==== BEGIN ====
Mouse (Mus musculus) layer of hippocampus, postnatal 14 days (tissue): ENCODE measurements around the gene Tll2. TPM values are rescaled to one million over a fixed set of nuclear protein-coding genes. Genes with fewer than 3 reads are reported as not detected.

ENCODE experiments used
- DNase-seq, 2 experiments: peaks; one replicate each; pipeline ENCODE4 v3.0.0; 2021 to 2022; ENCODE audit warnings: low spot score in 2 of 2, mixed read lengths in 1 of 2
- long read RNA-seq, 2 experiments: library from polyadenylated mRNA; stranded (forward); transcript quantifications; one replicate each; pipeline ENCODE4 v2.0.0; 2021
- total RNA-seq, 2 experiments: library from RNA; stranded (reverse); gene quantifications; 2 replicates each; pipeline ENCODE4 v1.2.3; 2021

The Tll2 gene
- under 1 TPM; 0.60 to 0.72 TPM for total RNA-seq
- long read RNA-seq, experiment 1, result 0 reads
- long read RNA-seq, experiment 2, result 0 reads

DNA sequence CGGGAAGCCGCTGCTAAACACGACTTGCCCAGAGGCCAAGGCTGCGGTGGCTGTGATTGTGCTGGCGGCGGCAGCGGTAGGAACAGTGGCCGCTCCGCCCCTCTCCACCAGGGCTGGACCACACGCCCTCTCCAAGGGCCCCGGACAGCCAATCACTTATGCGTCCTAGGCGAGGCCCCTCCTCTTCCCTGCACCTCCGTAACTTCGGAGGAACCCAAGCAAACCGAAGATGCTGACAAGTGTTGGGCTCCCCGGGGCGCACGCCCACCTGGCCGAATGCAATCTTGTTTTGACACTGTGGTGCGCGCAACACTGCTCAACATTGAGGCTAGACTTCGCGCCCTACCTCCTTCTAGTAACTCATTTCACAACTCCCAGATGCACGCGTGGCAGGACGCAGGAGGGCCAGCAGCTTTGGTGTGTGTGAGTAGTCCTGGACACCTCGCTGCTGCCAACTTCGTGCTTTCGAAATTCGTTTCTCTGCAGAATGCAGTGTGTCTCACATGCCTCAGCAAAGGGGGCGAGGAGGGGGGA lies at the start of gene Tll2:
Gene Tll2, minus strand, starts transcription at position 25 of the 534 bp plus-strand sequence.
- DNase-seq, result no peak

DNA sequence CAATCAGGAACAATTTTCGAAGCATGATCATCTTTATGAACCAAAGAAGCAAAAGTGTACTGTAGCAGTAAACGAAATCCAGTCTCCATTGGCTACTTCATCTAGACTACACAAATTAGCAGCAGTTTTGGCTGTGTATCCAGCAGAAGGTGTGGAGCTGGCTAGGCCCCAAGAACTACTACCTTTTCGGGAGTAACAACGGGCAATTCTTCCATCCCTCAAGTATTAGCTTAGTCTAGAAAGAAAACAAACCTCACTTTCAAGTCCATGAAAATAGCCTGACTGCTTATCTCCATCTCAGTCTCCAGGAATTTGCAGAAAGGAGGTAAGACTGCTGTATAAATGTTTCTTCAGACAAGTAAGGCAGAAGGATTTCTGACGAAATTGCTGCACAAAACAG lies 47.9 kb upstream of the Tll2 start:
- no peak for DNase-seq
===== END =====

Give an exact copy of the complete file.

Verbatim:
Mouse (Mus musculus) layer of hippocampus, postnatal 14 days (tissue): ENCODE measurements around the gene Tll2. TPM values are rescaled to one million over a fixed set of nuclear protein-coding genes. Genes with fewer than 3 reads are reported as not detected.

ENCODE experiments used
- DNase-seq, 2 experiments: peaks; one replicate each; pipeline ENCODE4 v3.0.0; 2021 to 2022; ENCODE audit warnings: low spot score in 2 of 2, mixed read lengths in 1 of 2
- long read RNA-seq, 2 experiments: library from polyadenylated mRNA; stranded (forward); transcript quantifications; one replicate each; pipeline ENCODE4 v2.0.0; 2021
- total RNA-seq, 2 experiments: library from RNA; stranded (reverse); gene quantifications; 2 replicates each; pipeline ENCODE4 v1.2.3; 2021

The Tll2 gene
- under 1 TPM; 0.60 to 0.72 TPM for total RNA-seq
- long read RNA-seq, experiment 1, result 0 reads
- long read RNA-seq, experiment 2, result 0 reads

DNA sequence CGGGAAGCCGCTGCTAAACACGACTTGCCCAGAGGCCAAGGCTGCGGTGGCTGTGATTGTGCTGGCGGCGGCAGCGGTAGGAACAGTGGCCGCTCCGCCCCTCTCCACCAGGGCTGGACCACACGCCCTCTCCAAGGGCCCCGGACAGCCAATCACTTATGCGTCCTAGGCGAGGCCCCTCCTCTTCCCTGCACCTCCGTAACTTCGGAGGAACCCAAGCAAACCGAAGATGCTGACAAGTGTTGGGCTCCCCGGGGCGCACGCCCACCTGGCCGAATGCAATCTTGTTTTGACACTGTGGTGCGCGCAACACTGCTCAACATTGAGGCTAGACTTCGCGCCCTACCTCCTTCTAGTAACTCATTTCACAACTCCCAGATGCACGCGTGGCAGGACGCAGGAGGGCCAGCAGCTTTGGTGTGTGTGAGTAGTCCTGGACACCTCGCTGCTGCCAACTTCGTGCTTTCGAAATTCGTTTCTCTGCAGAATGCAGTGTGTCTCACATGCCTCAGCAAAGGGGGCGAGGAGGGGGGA lies at the start of gene Tll2:
Gene Tll2, minus strand, starts transcription at position 25 of the 534 bp plus-strand sequence.
- DNase-seq, result no peak

DNA sequence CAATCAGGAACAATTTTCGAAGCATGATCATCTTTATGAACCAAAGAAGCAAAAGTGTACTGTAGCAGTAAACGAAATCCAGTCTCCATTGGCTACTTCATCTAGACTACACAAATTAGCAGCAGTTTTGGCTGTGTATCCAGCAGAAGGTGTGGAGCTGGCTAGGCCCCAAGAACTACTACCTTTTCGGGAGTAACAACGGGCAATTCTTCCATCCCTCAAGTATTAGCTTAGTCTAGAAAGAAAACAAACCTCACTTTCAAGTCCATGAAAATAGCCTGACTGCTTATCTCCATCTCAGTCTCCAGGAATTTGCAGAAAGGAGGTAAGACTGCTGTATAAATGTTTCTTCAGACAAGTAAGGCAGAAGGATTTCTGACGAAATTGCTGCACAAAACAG lies 47.9 kb upstream of the Tll2 start:
- no peak for DNase-seq